I was concerned to read a recent column making accusations about conservation partnerships (“Washington moves to beef up conservation easements,” Bergen Tjossem, Thursday, Jan. 18), and I wanted to help set the record straight. As a longtime advocate in the environment and wildlife management space, I see no benefit to dividing allies who are doing the important work of land conservation, yet that’s exactly what the author attempts to do.
On many points, the author and I agree — first and foremost on the importance of land conservation and the critical role the federal government plays in incentivizing conservation easements. Bipartisan majorities of Congress have repeatedly backed this tax structure, as well as Presidents Barack Obama and George W. Bush. Washington, D.C., understands that incentivizing conservation means more conservation. And more conservation is supposed to be what we’re all working toward.
However, there are some who work in conservation who have a myopic viewpoint, including the author. They support a certain type of conservation that is often reserved to the super wealthy who own large tracts of land and can afford to donate a portion of that land. They support conservation paid for by tax dollars spent by the federal, state or local government to purchase land for an easement. What they don’t support is individuals who partner together to conserve land, and to me, that seems arbitrary and unfair.
The reality is that all conservation easements are appraised under the same standards by the same appraisers, whether the landowners are individuals or partnerships. Those appraisers will tell you that the basis in a piece of land has no relevance to the current fair market value or the “highest and best use.” So, while allegations of “schemes” are bandied about, the author conveniently omits that all conservation easement donations are required to play by the same set of rules.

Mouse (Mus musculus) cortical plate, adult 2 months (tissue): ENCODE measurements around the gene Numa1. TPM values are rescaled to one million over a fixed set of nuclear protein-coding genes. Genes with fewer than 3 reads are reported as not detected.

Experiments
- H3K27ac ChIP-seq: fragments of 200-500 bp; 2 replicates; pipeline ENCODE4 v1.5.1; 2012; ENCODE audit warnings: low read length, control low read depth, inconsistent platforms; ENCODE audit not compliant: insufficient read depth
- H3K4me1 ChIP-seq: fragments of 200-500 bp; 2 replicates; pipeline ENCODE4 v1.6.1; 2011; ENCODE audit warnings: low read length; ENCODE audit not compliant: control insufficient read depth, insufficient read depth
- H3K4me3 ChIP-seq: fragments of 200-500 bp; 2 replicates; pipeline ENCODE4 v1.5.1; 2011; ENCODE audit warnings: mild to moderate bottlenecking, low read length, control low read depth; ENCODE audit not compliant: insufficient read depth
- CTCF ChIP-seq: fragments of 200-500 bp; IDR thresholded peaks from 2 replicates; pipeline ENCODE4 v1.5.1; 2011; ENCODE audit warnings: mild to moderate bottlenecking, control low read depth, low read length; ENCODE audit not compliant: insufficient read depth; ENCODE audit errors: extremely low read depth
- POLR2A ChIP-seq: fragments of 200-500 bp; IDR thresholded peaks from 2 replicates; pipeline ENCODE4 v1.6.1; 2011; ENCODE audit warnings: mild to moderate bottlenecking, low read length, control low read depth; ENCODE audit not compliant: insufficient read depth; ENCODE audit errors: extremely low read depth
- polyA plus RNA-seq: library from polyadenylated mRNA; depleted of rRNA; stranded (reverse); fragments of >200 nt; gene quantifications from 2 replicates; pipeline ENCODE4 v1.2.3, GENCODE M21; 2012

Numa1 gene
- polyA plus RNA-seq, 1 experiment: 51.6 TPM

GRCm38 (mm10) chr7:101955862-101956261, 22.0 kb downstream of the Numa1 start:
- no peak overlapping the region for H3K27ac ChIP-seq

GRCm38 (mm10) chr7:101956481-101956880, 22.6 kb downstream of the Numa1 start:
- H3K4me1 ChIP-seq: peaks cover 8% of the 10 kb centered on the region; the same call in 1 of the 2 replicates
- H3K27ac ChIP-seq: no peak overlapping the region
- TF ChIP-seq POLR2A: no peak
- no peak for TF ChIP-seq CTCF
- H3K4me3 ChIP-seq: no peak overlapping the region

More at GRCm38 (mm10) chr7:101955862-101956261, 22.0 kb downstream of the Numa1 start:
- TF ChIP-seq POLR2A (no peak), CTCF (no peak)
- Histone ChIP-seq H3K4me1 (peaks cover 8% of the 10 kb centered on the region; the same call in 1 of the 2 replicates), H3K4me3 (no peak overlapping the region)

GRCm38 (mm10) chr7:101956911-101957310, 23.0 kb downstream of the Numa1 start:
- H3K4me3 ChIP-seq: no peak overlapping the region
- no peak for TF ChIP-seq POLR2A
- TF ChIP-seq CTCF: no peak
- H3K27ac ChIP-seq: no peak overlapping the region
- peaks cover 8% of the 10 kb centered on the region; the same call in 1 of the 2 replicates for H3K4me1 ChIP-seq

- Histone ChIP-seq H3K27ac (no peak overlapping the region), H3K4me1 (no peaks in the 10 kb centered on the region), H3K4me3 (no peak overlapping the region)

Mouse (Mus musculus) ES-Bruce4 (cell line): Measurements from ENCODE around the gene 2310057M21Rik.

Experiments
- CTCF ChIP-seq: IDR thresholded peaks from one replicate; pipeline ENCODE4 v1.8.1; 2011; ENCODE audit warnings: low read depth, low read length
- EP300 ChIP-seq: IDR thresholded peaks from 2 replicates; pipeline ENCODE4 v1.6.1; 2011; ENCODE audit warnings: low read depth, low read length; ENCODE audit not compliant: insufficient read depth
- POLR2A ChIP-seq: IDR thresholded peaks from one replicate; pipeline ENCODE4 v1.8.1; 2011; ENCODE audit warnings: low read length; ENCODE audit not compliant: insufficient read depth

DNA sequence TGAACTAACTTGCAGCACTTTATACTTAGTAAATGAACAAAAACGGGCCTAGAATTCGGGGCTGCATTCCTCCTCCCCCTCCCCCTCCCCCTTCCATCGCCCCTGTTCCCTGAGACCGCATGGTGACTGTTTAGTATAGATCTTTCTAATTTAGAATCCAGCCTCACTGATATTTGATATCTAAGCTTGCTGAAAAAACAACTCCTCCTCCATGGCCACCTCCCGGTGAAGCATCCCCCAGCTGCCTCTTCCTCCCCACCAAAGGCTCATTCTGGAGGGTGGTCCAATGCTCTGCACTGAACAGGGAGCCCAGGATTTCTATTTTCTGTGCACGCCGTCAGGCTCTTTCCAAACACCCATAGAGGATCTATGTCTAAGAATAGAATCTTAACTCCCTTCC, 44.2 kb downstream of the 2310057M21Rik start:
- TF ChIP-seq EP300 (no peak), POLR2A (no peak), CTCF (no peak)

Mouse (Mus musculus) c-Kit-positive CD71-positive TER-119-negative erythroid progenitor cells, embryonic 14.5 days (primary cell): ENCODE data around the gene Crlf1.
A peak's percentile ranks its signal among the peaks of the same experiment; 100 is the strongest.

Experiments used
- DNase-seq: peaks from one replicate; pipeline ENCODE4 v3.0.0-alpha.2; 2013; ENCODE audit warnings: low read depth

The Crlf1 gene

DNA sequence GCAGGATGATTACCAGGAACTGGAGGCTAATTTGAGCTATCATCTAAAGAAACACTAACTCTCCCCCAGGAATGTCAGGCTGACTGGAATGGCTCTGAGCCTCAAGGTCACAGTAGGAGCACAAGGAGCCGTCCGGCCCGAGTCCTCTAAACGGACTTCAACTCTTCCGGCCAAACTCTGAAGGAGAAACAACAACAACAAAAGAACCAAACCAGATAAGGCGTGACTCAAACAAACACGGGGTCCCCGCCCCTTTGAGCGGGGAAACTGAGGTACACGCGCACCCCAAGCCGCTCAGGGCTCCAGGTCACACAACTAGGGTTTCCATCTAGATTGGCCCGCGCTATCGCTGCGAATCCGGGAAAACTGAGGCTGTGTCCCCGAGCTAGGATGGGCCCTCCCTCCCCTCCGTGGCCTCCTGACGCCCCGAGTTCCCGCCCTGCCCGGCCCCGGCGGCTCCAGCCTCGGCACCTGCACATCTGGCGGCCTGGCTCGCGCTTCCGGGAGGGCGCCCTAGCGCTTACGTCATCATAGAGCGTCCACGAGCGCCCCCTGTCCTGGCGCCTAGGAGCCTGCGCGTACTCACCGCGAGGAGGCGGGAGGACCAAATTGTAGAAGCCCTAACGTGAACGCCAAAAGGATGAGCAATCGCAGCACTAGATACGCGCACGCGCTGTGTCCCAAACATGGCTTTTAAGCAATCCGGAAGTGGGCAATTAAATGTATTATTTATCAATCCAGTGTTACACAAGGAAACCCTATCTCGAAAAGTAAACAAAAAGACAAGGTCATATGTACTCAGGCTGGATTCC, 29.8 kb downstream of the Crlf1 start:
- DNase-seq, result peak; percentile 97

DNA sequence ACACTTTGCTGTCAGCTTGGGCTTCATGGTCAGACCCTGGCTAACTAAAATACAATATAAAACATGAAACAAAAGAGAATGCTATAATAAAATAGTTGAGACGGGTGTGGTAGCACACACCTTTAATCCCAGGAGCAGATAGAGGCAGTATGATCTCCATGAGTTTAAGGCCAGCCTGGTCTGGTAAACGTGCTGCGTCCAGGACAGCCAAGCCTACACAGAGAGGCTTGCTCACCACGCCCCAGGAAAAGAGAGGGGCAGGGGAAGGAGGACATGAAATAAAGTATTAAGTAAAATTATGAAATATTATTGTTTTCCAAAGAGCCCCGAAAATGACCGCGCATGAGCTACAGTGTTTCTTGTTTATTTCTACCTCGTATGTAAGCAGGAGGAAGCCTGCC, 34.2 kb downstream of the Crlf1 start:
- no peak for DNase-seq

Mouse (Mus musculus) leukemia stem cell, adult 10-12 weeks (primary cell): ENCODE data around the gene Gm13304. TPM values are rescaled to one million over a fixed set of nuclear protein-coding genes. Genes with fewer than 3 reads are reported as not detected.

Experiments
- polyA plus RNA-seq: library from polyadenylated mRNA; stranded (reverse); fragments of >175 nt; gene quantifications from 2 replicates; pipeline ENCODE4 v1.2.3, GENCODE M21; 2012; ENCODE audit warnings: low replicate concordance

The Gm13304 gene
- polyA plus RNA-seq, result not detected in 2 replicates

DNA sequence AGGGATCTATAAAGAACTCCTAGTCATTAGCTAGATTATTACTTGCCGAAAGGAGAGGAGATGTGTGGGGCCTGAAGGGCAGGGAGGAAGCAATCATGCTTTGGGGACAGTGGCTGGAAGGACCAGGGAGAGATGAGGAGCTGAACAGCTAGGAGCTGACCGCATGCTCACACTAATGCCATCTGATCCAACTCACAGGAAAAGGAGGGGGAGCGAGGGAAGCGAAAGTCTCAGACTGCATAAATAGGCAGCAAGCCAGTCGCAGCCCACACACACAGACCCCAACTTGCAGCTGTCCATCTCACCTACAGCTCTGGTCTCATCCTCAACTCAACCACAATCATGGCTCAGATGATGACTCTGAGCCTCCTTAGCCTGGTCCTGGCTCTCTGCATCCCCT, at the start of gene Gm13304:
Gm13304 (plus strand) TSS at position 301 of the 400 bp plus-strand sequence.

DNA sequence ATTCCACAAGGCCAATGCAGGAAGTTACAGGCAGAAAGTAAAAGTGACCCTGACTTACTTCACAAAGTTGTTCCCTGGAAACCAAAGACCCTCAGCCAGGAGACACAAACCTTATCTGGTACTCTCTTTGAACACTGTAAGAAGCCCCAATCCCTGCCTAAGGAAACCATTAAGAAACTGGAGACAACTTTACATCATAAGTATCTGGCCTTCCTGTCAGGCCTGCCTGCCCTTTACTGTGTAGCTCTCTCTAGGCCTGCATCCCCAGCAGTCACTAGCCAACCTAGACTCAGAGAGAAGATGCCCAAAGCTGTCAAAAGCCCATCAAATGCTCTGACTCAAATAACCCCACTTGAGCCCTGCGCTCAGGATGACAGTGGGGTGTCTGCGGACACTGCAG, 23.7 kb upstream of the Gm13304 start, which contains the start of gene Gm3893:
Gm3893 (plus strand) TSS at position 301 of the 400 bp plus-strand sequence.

I am excited about more private capital coming into conservation and remain a staunch advocate for owning land in the form of partnerships. This allows individuals who don’t have the wealth or the land to conserve on their own to join together with friends and allies and participate in conservation. This democratization of conservation is good for the environment and an important development, as green spaces and fragile ecosystems increasingly find themselves in the path of the next housing development or strip mall.
Erecting barriers to entry is the last thing conservation supporters should be doing. Instead, they should embrace allies and look for opportunities to engage new ones. Let’s work together toward smart, responsible standards that will inspire public trust and encourage more conservation.
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George Thornton is a former CEO of the National Wild Turkey Federation. This column was submitted by the Partnership for Conservation, a grassroots movement of private landowners working with agencies, nonprofit organizations and policymakers to collaborate on conservation projects to sustain our working landscapes for present and future generations.